by HoneyDin

PEOPLE v. JULIO POMAR, GR No. 22008, 1924-11-03



whether or not the provisions of sections 13 and 15 of Act No. 3071 are a reasonable and lawful exercise of the police power of the state.

the Honorable C. A. Imperial, judge, found the defendant guilty of the alleged offense described in the complaint, and sentenced him to pay a fine of P50, in accordance with the... provisions of section 15 of said Act, to suffer subsidiary imprisonment in case of insolvency, and to pay the costs.


Said section 13 was enacted by the Legislature of the Philippine Islands in the exercise of its supposed police power, with the praiseworthy purpose of safeguarding the health of pregnant women laborers in "factory, shop or place of labor of any description," and of insuring... to them, to a certain extent, reasonable support for one month before and one month after their delivery.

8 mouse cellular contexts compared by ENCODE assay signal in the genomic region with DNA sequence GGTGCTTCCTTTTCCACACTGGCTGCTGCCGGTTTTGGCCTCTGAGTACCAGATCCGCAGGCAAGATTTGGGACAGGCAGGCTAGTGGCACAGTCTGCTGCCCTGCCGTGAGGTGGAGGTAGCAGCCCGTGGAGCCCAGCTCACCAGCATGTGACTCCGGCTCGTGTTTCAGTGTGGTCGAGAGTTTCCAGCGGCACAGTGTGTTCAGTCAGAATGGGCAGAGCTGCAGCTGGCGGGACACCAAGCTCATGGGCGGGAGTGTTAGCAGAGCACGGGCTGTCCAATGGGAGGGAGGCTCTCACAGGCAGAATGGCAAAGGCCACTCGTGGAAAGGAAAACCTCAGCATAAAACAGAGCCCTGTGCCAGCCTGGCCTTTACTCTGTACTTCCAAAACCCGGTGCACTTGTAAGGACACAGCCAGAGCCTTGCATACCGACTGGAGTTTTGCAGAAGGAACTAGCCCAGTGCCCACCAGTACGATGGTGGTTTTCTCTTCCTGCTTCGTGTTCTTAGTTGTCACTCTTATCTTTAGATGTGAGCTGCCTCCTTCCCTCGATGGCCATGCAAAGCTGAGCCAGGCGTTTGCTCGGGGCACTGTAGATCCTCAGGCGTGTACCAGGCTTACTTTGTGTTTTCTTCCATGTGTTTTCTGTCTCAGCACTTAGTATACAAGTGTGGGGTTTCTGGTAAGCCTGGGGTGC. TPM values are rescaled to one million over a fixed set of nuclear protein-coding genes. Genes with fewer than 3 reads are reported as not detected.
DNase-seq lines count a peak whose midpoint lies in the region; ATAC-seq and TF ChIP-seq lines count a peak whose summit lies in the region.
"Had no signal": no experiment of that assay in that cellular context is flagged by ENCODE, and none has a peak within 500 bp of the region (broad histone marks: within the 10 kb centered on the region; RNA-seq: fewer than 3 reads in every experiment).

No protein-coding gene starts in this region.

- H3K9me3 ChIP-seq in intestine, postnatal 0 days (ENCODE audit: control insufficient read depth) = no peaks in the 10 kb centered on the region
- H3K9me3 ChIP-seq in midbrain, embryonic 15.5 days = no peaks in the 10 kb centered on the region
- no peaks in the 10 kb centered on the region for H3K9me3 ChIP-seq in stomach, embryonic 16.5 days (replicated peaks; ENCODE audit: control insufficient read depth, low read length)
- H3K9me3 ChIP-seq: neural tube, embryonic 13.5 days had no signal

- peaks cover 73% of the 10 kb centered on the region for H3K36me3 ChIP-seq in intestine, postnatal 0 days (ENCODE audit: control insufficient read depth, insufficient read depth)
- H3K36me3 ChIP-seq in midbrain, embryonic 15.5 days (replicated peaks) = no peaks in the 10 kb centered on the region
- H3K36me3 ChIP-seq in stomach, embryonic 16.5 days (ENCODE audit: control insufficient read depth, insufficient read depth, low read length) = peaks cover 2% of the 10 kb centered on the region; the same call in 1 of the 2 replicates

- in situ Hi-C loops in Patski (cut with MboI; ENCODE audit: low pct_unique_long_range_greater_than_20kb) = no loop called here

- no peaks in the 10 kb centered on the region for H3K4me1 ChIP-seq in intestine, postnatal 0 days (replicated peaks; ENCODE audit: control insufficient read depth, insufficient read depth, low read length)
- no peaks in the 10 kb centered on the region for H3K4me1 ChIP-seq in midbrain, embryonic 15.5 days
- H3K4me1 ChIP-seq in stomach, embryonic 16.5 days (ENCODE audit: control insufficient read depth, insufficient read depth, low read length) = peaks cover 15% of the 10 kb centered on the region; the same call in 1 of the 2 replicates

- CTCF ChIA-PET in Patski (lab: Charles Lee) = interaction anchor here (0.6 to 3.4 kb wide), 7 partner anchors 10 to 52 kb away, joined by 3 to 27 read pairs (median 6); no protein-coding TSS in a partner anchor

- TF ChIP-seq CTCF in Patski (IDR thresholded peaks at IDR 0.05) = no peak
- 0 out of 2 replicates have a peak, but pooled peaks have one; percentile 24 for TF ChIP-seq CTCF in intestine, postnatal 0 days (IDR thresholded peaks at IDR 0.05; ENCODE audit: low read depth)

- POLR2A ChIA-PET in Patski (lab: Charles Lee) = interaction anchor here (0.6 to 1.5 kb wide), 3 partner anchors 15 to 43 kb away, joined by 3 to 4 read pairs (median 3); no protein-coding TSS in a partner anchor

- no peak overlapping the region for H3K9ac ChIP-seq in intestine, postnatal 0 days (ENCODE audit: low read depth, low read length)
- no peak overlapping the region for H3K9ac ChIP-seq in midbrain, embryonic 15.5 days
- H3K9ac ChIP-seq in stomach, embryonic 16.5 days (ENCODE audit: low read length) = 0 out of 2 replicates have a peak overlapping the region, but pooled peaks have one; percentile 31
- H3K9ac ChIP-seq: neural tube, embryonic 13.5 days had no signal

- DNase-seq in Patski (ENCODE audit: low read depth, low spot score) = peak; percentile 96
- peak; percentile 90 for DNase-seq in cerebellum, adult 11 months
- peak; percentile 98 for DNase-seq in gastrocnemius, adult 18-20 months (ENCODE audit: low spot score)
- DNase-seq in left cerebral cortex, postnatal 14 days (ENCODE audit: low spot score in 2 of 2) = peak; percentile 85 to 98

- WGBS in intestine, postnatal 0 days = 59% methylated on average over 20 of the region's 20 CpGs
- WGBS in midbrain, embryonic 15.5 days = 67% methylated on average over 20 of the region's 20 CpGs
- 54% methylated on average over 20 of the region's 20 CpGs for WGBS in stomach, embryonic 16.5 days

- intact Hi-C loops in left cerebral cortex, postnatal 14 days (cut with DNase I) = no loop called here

In determining whether a particular law promulgated under the police power of the state is, in fact, within said power, it becomes necessary, first, to determine what that power is, its limits and scope.

Sir William Blackstone, one of the greatest expounders of the common law, defines the police power as "the due regulation and domestic order of the kingdom, whereby the inhabitants of a state, like members of a well-governed... family, are bound to conform their general behavior to the rules of propriety, good neighborhood, and good manners, and to be decent, industrious, and inoffensive in their respective station."... that the provisions of section 13, of Act No. 3071 of the Philippine Legislature, are unconstitutional and void... the sentence of the lower court is hereby revoked, the complaint is hereby dismissed, and the defendant is hereby discharged from the custody of the law


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